The Interface Alert System (IAS) has evolved from a rudimentary design in the trial Interface Master Module (IMM) to a system that aids in troubleshooting should a problem occur.  The IAS is not a module, but a system of LED lights that have been configured to turn on and off in a combination of colours.

The Interface Alert System is part of the Throttle Interface Module (TIM) and includes:

(i)   The Interface Alert System (IAS);
(ii)   The Power Management Button system (PMB also known as the 'traffic lights'); and,
(iii)  The Interface Alert Bar (IAB).

If a problem occurs with any of the interface cards, or wiring within a connected module, or there is a power issue, the LEDs will illuminate in a pre-defined colour combination to provide a visual warning as to which system is not functioning correctly.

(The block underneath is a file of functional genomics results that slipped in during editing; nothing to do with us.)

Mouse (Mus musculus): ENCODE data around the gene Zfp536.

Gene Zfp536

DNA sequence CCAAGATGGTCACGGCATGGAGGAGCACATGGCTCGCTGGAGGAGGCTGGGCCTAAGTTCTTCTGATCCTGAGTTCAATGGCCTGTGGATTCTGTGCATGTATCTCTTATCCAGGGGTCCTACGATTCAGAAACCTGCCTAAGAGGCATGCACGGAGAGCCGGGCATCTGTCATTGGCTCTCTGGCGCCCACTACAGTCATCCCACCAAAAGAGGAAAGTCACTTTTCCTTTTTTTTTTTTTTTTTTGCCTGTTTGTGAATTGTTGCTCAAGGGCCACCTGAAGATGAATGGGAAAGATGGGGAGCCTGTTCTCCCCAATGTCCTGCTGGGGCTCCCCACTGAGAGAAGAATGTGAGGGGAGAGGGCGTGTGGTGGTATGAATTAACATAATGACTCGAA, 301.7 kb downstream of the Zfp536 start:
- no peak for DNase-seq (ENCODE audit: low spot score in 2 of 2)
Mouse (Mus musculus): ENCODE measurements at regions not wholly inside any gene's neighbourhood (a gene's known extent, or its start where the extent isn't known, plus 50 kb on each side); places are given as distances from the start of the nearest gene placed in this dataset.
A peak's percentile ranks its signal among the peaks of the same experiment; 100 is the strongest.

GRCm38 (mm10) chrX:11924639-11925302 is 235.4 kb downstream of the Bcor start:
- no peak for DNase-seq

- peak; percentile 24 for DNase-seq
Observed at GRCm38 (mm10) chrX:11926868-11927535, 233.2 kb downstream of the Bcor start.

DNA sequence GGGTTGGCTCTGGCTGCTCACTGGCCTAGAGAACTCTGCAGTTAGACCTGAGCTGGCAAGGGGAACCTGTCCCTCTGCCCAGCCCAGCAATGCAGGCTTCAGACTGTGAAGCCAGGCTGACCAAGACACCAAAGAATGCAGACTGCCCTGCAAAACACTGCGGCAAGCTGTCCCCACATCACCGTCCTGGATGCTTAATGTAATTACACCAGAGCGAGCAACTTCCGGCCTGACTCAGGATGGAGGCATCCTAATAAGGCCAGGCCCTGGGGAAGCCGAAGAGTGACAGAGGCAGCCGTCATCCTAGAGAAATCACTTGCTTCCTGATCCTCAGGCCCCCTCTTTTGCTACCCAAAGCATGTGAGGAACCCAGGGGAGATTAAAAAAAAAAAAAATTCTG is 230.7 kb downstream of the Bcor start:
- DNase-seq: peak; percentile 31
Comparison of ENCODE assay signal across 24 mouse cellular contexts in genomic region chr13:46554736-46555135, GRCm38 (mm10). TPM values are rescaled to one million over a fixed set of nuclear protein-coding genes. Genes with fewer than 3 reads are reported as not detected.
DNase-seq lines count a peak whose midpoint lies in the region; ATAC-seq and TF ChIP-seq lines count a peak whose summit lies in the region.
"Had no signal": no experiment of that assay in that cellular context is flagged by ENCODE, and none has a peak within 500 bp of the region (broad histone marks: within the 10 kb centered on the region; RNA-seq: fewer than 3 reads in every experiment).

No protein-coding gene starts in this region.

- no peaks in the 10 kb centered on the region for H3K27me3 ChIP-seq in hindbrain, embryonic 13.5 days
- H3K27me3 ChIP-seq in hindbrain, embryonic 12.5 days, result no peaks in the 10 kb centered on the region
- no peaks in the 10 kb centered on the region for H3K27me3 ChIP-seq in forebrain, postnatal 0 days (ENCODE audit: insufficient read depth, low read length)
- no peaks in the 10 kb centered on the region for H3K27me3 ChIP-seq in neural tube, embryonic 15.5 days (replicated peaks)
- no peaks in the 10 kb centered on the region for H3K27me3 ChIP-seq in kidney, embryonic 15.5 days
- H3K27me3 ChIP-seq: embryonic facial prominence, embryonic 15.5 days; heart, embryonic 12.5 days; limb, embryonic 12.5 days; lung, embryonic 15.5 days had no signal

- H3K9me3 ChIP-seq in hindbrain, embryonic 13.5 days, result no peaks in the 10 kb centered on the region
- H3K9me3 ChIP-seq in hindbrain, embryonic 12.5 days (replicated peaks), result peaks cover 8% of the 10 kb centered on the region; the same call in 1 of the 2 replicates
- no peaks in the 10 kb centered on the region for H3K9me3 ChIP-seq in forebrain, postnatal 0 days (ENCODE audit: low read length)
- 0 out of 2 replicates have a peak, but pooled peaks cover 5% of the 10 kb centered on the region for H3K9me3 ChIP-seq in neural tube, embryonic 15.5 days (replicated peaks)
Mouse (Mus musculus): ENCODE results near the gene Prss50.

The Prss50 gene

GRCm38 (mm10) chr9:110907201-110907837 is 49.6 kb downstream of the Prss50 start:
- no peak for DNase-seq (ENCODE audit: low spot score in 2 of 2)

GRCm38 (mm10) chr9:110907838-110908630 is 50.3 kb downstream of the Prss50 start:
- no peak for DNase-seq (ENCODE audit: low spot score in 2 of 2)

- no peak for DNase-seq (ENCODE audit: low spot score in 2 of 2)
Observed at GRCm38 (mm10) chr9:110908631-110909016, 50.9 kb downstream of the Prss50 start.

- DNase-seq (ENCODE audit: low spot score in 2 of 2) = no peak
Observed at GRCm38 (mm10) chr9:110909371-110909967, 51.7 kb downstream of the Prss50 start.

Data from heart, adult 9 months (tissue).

The system of coloured LEDs is used to indicate:

(i)    Power connection;
(ii)   Wire continuity between cards and their OEM components; and,
(iii)  Connectivity between sub-systems.

The IAS connects with the Throttle Interface Module (TIM).  Another very basic alert system exisits on the Throttle Communication Module (TCM).  Due to is simplistic design, the System Interface Module (SIM) does not incorporate a IAS.

IAS – Throttle Interface Module (TIM)

The Throttle Interface Module (TIM) incorporates three alert systems.

The first system comprises a row of 8 LED lights located on the upper lid of the module.  The first LED is coloured red and illuminates when the module receives power.